Further, to the extent that the publisher may have claims to trademark rights including trade dress rights, rights to characters and other such trademark rights, these should be appropriately registered.   The publisher’s rights and remedies are significantly greater with registration.  Read “Do I Need To Register My Copyrights?” and “Should I Register My Trademarks?” and “The Protection of Trade Dress” on my site.

        If there are outstanding trademark licenses, these should be examined as well.  Read “Naked Licensing of Trademarks” on my site.

        There are of course many other forms of acquisition and in turn exploitation agreements that should be in place including agreements between the publisher and the creator even if they are the same and certainly if the publisher is a separate entity even if owned by the creator.  These should not be lingering unsettled.

Termination of Transfers And Other Issues

        Under the United States copyright law, the creator of copyrightable works has the right to terminate the transfer to those works during a statutorily stated time.  Read “Terminations of Transfers.”

        Further, if there are situations in which creators have died, there are significant other legal issues that have to be cleared, which issues should have been cleared before the sale process begins for the leverage and other reasons set forth above.  Read “The Problems with Old Publishing Contracts.”

        Thus, any agreement for sale must have first evaluated the status of these “older” situations to make certain that when the publisher warrants that it owns what it is selling, it owns what it is selling.

        And all agreements of any kind should be fully transferable and assignable on the part of the publisher.  If there are no clauses allowing such transfer and assignment, the opportunity to sell the company is clouded at best.   If there are provisions prohibiting the said transfer and assignment, the opportunity to sell the company, at least with the assets represented by such agreements, is probably non-existent without renegotiation.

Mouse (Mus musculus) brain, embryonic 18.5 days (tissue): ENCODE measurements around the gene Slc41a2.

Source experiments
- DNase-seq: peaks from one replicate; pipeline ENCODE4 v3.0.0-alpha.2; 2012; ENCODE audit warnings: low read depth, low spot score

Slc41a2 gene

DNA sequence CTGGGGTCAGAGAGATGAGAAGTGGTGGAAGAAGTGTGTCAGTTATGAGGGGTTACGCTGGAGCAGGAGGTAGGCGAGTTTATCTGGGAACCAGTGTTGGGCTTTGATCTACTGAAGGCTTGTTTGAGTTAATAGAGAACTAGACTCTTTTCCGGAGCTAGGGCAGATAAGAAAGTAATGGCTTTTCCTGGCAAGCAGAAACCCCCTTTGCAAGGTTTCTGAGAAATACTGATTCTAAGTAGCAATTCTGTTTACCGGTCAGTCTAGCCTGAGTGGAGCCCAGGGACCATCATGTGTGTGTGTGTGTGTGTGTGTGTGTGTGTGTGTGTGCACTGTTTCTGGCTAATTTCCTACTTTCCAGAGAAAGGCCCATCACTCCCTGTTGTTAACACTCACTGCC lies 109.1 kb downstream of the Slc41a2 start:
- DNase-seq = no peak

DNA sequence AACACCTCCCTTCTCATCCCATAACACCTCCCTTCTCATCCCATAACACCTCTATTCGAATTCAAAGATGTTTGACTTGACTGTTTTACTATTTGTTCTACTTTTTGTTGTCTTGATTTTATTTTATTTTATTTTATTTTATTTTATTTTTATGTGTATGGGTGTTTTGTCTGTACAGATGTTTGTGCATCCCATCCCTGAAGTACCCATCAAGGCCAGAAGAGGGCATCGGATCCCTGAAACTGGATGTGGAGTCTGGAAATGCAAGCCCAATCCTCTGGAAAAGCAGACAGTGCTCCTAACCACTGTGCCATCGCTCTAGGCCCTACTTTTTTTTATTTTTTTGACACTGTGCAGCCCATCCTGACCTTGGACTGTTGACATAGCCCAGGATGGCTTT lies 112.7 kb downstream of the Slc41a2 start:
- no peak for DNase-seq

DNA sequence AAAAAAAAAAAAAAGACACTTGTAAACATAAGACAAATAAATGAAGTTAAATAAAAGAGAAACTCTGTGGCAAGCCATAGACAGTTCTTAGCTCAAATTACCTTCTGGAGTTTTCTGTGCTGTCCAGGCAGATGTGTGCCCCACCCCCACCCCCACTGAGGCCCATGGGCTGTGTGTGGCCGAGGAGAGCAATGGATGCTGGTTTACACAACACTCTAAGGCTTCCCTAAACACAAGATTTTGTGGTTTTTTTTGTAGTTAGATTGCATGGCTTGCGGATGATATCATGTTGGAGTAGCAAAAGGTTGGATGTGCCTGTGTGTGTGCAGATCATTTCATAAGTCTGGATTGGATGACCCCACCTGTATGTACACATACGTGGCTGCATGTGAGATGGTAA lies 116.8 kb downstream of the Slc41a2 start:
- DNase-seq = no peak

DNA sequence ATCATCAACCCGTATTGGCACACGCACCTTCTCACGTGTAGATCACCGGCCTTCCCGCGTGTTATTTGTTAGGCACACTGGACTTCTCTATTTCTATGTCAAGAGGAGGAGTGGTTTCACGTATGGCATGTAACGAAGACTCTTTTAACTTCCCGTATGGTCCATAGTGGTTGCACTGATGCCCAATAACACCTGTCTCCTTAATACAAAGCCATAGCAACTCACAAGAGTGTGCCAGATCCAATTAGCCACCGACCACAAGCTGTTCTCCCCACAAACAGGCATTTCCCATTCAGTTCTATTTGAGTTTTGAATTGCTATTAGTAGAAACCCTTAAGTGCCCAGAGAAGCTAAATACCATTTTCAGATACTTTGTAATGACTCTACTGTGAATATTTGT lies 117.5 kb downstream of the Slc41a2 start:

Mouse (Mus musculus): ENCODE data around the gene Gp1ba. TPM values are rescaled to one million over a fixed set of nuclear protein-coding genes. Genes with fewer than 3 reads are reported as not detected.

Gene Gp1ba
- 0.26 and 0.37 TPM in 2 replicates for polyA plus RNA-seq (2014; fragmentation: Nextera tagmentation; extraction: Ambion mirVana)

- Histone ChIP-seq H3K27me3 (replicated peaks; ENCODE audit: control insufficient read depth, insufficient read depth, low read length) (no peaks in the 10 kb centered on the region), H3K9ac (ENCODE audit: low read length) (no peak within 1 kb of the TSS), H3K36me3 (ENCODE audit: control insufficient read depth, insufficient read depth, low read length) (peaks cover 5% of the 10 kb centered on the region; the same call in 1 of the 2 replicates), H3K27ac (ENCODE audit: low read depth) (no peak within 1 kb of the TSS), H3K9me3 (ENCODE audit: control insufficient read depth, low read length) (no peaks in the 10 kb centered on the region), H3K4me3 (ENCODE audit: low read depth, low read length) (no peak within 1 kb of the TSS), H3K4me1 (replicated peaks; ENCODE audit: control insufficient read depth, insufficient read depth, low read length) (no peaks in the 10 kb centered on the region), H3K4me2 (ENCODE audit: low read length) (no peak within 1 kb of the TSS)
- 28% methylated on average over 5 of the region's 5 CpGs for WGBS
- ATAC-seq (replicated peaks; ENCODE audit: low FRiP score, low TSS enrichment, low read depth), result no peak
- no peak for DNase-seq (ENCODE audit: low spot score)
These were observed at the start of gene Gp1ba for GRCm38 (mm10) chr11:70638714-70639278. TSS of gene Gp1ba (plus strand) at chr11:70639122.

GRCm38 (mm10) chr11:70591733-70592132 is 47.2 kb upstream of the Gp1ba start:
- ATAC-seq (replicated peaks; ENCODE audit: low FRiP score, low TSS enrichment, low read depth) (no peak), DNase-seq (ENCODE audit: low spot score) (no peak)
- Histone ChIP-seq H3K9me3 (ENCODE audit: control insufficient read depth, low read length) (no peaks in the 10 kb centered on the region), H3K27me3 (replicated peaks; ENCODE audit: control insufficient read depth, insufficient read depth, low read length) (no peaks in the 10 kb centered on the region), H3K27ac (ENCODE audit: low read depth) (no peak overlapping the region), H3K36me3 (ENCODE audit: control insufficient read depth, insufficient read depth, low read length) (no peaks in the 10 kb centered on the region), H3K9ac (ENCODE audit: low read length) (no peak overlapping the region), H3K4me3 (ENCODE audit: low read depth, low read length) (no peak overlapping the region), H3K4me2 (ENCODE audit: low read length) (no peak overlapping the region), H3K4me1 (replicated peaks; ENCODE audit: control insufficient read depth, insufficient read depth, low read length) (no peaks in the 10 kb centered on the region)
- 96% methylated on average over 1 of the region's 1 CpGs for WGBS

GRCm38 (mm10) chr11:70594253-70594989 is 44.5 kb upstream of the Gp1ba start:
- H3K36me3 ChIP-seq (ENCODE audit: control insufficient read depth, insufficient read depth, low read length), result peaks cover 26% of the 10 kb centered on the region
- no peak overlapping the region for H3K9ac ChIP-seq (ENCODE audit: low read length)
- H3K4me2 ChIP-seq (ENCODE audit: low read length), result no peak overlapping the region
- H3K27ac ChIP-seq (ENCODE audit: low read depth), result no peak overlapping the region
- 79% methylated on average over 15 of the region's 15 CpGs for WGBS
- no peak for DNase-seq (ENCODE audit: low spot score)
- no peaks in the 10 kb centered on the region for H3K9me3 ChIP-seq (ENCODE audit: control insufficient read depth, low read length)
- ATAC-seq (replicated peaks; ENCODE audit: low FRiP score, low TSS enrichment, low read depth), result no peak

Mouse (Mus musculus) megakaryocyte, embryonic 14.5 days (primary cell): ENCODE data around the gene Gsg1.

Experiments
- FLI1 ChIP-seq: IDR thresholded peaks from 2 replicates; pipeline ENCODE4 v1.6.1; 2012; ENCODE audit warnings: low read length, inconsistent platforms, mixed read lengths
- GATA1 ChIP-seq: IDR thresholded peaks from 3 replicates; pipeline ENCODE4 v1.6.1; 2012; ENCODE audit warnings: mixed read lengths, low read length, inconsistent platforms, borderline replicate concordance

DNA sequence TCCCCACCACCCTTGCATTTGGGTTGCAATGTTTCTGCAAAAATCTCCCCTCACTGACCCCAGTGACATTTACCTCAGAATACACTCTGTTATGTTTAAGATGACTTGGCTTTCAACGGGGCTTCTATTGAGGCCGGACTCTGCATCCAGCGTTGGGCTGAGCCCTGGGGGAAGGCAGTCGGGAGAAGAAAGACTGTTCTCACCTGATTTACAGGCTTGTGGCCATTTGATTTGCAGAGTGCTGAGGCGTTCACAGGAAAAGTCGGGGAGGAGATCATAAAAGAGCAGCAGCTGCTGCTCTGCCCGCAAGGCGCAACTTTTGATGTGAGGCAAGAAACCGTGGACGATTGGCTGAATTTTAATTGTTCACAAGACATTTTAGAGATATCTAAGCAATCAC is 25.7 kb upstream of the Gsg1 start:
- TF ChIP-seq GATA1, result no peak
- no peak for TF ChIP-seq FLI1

Conclusion

        There are a number of other articles on my site under the link “Articles About Being an Entrepreneur” that you should read including “Private Laws,”  “The Need for Vision” and “Exit Strategies” that may help to widen the lens a bit.

        Clearly this article and the articles referred to in this article are merely a broad overview of the intellectual property issues involved in a transaction described.   The issues discussed are not intended to be exhaustive of the many issues that might be presented.  Any seller, buyer or any other party should have all of these and of course all the other issues thoroughly examined by an attorney experienced in these matters.   The time for a publisher to have these reviewed is now, before a buyer begins to nibble.

        The consequences of trying to “do it yourself” can be quite significant.

        And expensive.

Copyright © 2002 Ivan Hoffman.  All Rights Reserved.

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This article is not legal advice and is not intended as legal advice.  This article is intended to provide only general, non-specific legal information.  This article is not intended to cover all the issues related to the topic discussed.  The specific facts that apply to your matter may make the outcome different than would be anticipated by you.  This article is based on United States law.  You should consult with an attorney familiar with the issues and the laws of your country.  This article does not create any attorney client relationship and is not a solicitation.

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No portion of this article may be copied, retransmitted, reposted, duplicated or otherwise used without the express written approval of the author.